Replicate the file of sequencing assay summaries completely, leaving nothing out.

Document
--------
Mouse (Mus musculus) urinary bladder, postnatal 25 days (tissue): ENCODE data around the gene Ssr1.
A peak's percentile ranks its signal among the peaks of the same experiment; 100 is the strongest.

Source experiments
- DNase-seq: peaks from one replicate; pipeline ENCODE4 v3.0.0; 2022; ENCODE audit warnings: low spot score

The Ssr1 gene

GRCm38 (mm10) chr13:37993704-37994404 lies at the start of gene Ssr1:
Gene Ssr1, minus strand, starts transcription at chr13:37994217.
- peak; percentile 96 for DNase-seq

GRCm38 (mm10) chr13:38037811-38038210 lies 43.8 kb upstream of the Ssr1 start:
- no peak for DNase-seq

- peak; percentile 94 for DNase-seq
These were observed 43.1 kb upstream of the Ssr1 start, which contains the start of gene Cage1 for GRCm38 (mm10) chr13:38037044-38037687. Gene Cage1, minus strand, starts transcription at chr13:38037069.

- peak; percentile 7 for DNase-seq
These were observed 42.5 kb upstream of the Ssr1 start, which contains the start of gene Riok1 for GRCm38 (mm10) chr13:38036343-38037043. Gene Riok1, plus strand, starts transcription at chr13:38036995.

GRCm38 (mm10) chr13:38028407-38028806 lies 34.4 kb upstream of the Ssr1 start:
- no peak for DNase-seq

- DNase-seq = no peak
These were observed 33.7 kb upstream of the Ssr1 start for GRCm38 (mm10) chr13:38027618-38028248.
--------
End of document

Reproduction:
Mouse (Mus musculus) urinary bladder, postnatal 25 days (tissue): ENCODE data around the gene Ssr1.
A peak's percentile ranks its signal among the peaks of the same experiment; 100 is the strongest.

Source experiments
- DNase-seq: peaks from one replicate; pipeline ENCODE4 v3.0.0; 2022; ENCODE audit warnings: low spot score

The Ssr1 gene

GRCm38 (mm10) chr13:37993704-37994404 lies at the start of gene Ssr1:
Gene Ssr1, minus strand, starts transcription at chr13:37994217.
- peak; percentile 96 for DNase-seq

GRCm38 (mm10) chr13:38037811-38038210 lies 43.8 kb upstream of the Ssr1 start:
- no peak for DNase-seq

- peak; percentile 94 for DNase-seq
These were observed 43.1 kb upstream of the Ssr1 start, which contains the start of gene Cage1 for GRCm38 (mm10) chr13:38037044-38037687. Gene Cage1, minus strand, starts transcription at chr13:38037069.

- peak; percentile 7 for DNase-seq
These were observed 42.5 kb upstream of the Ssr1 start, which contains the start of gene Riok1 for GRCm38 (mm10) chr13:38036343-38037043. Gene Riok1, plus strand, starts transcription at chr13:38036995.

GRCm38 (mm10) chr13:38028407-38028806 lies 34.4 kb upstream of the Ssr1 start:
- no peak for DNase-seq

- DNase-seq = no peak
These were observed 33.7 kb upstream of the Ssr1 start for GRCm38 (mm10) chr13:38027618-38028248.